Marys of the Sea (Second Expanded)
"She is not dead, but sleeping, Jesus says in the Gospel of Luke; like the sick girl of that verse, the speakers of Joanna Valente's sharp and urgent Marys of the Sea toss and turn through a series of feverish nightmares that refract lived experiences into prophetic and wild new imaginings. Preoccupied with the consequences of mothering and not-mothering, these fifty-three poems trenchantly interrogate sexual violence and its aftermath, lingering at the site of trauma as though hanging onto the lip of an abyss. Writing becomes power, structure an act of bravery. Like an ancient civilization's first creation myths, these poems utter light out of darkness as they order a world into being."
-Monica Ferrell, author of The Answer Is Always Yes and Beasts for the Chase
"Visceral in its fearlessness and candor, Valente's Marys of the Sea is a bravely, nuanced exploration of the subversive and sensual tensions that pulse in language and flesh. Marys of the Sea speaks of wounds, wombs, regeneration, and how experiences, particularly for women, undulate against a mythos of loneliness that can, without mastery and witnessing, devour. Valente writes, "In other languages my heart/beats us both alive, wedges/between words I speak.../" Here, it is only poetry that can begin to examine the blue underside of Valente's world and the oceanic perspectives of love that end and begin endlessly in the body, both feeding and killing at once. Valente's lyric is sinewy and spiritual. A whole world strands itself beautifully in the stunning eyes of Valente's intuition and intelligence. Always aware of what poetry demands even while it is breaking us apart, Valente's poems survive wholly in their heart-break: "Early bloomer, still waiting for the one poem/ that will bring me home.'"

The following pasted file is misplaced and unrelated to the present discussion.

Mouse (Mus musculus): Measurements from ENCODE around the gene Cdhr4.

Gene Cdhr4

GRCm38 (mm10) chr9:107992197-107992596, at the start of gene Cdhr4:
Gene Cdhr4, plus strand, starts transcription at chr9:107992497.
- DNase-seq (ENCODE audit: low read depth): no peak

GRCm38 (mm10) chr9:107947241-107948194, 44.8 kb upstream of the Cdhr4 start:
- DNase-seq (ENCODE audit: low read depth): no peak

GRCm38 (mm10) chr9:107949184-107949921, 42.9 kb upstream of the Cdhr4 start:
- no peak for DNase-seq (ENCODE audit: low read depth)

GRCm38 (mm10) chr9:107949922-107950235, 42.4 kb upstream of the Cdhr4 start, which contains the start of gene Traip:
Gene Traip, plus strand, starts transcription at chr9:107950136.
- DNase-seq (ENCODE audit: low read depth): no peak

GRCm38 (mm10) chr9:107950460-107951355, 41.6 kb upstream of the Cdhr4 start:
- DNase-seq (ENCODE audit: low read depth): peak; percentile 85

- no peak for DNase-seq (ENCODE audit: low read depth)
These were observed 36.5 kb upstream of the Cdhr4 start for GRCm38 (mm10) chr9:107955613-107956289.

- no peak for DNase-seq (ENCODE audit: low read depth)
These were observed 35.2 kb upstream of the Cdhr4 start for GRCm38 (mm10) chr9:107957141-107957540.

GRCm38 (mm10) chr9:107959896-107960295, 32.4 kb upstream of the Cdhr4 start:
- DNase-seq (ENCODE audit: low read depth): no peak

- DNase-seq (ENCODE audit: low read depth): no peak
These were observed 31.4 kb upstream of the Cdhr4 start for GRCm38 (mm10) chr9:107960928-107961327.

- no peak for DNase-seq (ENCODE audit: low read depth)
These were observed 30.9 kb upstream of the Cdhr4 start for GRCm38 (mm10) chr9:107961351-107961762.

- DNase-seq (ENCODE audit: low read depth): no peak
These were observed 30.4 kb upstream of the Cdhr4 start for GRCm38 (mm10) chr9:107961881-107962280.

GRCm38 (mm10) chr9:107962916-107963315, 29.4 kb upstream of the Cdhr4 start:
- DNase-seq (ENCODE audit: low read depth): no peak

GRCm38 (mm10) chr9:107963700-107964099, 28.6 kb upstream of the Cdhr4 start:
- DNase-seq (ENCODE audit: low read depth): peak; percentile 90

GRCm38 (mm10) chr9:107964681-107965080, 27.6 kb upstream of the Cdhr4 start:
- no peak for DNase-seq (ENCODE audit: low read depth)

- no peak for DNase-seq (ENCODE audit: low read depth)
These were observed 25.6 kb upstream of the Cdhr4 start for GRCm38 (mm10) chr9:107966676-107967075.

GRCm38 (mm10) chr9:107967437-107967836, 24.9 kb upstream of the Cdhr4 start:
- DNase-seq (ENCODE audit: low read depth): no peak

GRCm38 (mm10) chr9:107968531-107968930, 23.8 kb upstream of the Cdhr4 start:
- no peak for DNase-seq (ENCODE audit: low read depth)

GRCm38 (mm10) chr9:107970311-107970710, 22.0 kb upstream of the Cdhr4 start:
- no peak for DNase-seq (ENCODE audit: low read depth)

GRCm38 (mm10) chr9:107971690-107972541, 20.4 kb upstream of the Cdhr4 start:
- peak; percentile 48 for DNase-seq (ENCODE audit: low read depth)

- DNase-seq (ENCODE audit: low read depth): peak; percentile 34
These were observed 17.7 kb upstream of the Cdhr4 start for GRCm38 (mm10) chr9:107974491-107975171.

-Rachel Eliza Griffiths, author of Lighting the Shadow, Mule & Pear, The Requited Distance, and Miracle Arrhythmia
"The title poem of this collection, Marys of the Sea, alludes to "two people at the bottom of a fish tank." So much of what we see in the world is blurred by our experiences and imperfections. These poems too, are blurred by tragedy, loss, and despair. It is hard to see clearly but Valente's perspective is keen. It is the world that is blurred and dirtied. This is a collection of poems best read one by one and not all at once. For as Valente says, "Let [it] simmer, don't eat it all at once." There is so much hunger and appetite in these poems. Like the speaker, we all want what is out of reach, but sometimes in the world of the poem, we achieve our wantings. The book is quest-like in its search for love and its search for acceptance. What lies in its depths are: shadow wives, girlhoods, bones, jarred-starlight, alongside Mary and Lucifer--showing the reader the layers of life and death in this "so-called new world" we live in."
-Leah Umansky, author of Domestic Uncertainties, Straight Away the Emptied World, and Don Dreams and I Dream
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